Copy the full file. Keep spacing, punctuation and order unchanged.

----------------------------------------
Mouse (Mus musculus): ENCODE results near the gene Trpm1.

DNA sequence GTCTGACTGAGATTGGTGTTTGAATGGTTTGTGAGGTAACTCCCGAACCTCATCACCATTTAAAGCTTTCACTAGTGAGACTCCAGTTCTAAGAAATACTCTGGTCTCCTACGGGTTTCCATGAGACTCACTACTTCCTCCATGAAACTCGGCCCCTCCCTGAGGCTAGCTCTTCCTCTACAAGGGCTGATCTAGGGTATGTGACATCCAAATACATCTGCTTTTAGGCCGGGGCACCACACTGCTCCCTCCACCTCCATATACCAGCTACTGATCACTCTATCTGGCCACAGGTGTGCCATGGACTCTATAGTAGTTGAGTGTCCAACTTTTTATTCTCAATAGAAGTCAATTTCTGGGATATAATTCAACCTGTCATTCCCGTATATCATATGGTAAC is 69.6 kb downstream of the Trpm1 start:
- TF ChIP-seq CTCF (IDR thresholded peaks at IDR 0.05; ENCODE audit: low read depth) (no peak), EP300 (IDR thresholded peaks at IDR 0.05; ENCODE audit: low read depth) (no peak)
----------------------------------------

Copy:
Mouse (Mus musculus): ENCODE results near the gene Trpm1.

DNA sequence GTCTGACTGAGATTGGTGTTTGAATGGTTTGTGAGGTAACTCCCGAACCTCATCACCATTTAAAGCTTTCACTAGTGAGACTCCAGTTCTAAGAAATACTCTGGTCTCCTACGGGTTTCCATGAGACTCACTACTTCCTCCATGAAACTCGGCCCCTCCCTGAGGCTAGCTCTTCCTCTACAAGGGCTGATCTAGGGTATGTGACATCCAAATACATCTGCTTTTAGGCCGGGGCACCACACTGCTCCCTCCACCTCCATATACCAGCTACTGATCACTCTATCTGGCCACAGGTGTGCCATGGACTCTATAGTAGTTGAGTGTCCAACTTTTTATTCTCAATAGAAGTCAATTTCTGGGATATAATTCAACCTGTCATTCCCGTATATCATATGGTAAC is 69.6 kb downstream of the Trpm1 start:
- TF ChIP-seq CTCF (IDR thresholded peaks at IDR 0.05; ENCODE audit: low read depth) (no peak), EP300 (IDR thresholded peaks at IDR 0.05; ENCODE audit: low read depth) (no peak)